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Corrine Townsend with her two sons

We combine clinical expertise, robust rehabilitation and emotional support to treat our COVID-19 patients.

COVID-19 hits the young, the old and the in-between. Be vigilant and follow standard safety practices. And don't delay care. When Corrine Townsend, right, came down with COVID-19, VCU Health took charge of her treatment. Corrine is now home with her husband and sons and is leading a full life.

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Current COVID-19 vaccine eligibility

Older white man wearing a mask and woman health care provider wearing a mask looking at clipboard  

For our patients:

  • Local pharmacies and many local health districts now routinely offer vaccination appointments. Please visit or call (877) VAX-IN-VA or (877) 829-4682, Monday - Friday from 8 a.m. to 6 p.m., for a location near you.
  • Existing VCU Health patients can call their primary care provider to schedule a vaccination or booster shot appointment. 
  • Pediatric patients see the CHoR blog for more information on COVID-19 and children.
  • Immunocompromised patients may need to follow a different vaccine protocol. Please consult your doctor for more information.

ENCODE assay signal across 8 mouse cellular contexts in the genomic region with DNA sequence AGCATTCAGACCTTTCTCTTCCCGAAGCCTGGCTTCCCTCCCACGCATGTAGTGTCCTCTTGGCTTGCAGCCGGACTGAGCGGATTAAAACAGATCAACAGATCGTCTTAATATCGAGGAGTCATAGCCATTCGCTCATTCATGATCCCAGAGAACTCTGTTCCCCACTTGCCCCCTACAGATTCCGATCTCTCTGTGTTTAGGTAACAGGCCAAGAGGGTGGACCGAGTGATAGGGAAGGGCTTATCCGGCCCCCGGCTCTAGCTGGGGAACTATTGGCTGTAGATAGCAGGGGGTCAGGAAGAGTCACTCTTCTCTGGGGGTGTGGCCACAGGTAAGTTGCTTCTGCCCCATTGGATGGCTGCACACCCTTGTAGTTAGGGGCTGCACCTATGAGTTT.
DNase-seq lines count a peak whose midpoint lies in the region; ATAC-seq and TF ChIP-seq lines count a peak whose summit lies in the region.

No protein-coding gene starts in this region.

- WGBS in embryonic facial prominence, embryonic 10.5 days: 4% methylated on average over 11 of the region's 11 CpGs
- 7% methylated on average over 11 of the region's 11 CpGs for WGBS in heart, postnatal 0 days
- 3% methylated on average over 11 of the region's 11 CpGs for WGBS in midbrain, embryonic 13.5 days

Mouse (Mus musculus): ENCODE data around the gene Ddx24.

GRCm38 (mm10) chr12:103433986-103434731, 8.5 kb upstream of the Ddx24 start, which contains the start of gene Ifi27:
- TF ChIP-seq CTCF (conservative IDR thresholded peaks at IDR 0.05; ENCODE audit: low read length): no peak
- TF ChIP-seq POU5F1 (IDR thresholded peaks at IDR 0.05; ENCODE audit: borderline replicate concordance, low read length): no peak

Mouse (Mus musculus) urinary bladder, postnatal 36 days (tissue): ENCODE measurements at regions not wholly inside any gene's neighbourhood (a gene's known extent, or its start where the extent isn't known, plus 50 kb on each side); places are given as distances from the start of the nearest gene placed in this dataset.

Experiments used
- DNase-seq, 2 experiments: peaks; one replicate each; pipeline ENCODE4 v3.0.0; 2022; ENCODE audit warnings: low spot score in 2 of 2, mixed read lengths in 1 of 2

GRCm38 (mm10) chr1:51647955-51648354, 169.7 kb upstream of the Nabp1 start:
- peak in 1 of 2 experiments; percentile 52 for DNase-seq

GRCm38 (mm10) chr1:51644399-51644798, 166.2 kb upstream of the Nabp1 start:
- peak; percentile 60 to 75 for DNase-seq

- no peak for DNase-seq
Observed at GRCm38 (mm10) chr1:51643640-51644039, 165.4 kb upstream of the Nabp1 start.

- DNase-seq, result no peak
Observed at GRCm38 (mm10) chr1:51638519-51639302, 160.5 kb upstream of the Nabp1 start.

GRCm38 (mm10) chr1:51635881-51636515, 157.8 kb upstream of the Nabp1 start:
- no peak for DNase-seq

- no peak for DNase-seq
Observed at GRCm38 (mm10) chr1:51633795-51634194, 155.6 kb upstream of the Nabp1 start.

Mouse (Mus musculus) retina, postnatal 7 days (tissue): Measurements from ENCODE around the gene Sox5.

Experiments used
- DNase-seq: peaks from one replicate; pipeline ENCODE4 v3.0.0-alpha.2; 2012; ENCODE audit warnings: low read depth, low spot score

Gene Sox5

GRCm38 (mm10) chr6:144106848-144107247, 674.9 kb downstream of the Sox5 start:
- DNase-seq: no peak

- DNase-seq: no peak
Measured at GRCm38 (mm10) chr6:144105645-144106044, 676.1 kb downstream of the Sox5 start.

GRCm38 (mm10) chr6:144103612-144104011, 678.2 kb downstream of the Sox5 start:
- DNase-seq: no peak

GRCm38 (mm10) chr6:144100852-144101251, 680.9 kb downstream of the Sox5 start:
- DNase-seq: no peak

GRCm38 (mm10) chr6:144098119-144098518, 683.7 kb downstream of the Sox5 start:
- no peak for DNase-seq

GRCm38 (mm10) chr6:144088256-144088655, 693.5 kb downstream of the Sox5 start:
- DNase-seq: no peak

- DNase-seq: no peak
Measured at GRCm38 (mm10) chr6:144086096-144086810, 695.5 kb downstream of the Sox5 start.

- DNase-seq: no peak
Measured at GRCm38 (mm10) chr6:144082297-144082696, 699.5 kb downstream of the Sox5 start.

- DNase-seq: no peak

African-American mother and daughter wearing masks and hugging 

For members of the community:

It is our mission to serve all Virginians. This includes a deep commitment to protecting our most vulnerable community members.

  • To find other locations offering vaccinations, please use the following websites or text options:
    • Please visit or call (877) VAX-IN-VA or (877) 829-4682, Monday - Friday from 8 a.m. to 6 p.m., for a location near you.
    • The Richmond City Health District offers walk-up COVID-19 vaccination clinics. No appointment is necessary.
    • Henrico County residents can call (804) 205-3501 Monday-Friday, 8 a.m. to 5 p.m. For help from the Centers for Disease Control and Prevention (CDC), you can text your zip code to GETVAX or 438829 (English) or to VACUNA or 822862 (Spanish).

Removing obstacles facing our community

Our neighbors face challenges ranging from unemployment to hunger to violence. These challenges can dramatically affect your health. We are addressing these issues locally so that everyone has a fair and just opportunity to lead a healthy life.